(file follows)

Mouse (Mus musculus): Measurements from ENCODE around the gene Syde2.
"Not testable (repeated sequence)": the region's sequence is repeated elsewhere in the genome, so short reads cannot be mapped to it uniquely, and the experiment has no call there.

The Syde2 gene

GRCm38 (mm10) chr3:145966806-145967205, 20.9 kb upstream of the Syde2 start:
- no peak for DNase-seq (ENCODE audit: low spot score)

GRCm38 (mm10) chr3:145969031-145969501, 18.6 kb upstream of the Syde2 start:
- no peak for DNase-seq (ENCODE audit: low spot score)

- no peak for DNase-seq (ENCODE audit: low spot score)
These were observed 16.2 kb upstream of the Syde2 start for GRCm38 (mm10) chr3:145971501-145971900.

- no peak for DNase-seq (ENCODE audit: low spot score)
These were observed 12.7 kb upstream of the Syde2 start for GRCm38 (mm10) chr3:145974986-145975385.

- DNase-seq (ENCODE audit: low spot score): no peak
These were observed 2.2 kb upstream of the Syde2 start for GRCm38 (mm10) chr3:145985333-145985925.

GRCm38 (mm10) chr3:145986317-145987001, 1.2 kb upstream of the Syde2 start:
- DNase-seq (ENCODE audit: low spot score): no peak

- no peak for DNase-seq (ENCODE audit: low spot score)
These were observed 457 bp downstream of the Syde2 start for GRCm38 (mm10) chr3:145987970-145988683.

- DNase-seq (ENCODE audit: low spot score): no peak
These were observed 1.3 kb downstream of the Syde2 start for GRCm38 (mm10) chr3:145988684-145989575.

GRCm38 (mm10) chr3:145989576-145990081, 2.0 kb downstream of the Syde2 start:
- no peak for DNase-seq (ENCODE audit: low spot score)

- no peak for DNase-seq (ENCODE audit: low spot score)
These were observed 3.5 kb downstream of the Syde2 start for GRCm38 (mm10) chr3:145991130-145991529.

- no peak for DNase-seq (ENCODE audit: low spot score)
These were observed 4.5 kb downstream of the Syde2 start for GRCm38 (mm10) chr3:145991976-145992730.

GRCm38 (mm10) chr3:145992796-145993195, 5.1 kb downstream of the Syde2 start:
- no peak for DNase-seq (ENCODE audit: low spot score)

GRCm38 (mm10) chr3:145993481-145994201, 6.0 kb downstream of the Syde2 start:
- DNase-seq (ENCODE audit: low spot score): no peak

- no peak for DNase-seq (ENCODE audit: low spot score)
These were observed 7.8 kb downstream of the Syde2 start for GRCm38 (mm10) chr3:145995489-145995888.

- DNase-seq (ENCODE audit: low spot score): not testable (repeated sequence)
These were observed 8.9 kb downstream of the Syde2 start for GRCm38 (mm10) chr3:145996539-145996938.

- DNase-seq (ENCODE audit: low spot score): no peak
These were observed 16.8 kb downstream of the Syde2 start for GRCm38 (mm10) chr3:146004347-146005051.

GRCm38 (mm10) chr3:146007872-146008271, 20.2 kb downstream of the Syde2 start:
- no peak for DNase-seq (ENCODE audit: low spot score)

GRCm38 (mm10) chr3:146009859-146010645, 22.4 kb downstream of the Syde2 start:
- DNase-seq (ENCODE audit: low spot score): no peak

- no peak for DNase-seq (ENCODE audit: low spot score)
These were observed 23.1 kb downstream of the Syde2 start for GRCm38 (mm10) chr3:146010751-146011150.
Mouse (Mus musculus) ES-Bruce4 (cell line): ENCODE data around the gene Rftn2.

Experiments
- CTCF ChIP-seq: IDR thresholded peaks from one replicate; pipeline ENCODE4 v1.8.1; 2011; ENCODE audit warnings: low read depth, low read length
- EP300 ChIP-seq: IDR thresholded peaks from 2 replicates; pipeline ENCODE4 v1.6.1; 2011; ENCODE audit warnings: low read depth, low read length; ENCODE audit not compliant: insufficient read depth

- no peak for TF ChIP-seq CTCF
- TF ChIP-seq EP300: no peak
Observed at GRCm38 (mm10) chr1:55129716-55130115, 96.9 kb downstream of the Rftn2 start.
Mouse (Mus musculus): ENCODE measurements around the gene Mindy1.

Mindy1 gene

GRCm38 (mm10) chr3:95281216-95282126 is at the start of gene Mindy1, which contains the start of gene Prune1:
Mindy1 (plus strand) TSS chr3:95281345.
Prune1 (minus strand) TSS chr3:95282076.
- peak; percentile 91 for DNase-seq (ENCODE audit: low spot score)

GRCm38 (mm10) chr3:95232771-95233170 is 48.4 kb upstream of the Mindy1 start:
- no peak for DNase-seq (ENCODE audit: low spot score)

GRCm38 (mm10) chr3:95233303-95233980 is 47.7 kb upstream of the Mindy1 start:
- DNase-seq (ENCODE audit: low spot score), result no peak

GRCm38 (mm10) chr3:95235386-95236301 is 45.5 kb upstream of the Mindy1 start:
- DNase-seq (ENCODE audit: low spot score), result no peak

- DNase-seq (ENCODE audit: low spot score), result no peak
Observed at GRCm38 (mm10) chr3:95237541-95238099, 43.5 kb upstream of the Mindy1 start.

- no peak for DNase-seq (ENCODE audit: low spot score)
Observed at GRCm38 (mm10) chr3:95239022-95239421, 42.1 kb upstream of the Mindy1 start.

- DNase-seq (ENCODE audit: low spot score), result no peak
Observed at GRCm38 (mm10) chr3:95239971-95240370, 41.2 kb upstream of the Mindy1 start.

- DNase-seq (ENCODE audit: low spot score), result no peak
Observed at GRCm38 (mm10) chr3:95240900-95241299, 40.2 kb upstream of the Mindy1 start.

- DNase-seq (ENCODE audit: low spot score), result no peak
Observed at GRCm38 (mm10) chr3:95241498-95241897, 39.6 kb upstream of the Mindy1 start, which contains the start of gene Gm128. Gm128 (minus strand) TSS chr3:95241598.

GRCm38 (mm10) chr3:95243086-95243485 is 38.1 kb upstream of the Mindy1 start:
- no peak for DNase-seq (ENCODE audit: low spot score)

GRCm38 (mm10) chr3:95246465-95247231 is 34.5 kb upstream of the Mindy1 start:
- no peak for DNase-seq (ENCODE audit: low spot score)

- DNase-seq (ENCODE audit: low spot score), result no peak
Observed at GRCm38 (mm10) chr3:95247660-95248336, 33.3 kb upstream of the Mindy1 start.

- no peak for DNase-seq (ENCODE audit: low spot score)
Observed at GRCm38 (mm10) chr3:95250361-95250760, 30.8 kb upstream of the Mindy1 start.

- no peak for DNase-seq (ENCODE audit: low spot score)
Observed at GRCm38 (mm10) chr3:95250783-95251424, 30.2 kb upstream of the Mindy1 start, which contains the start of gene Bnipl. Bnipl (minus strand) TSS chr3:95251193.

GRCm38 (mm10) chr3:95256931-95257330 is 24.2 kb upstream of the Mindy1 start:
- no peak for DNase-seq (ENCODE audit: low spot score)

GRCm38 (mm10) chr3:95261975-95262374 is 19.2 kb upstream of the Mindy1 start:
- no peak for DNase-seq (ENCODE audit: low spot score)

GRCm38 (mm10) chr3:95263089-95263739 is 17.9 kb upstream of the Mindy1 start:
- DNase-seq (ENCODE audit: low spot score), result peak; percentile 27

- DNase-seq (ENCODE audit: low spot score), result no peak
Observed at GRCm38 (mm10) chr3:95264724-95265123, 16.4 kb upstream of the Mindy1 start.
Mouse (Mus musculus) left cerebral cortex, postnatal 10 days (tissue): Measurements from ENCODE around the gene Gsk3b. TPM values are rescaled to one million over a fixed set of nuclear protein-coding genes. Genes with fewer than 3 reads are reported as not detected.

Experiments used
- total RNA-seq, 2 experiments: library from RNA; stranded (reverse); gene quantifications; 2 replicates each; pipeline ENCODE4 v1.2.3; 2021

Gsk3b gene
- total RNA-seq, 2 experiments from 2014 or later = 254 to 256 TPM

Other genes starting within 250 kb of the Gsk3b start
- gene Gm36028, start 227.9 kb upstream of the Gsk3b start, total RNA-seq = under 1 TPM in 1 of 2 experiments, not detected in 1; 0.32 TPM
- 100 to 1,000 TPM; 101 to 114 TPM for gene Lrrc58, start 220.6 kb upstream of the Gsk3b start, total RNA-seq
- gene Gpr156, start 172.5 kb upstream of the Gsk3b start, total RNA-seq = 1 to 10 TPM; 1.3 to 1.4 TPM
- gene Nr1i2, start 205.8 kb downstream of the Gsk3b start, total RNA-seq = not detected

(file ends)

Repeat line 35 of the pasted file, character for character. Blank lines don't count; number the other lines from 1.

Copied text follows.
These were observed 16.8 kb downstream of the Syde2 start for GRCm38 (mm10) chr3:146004347-146005051.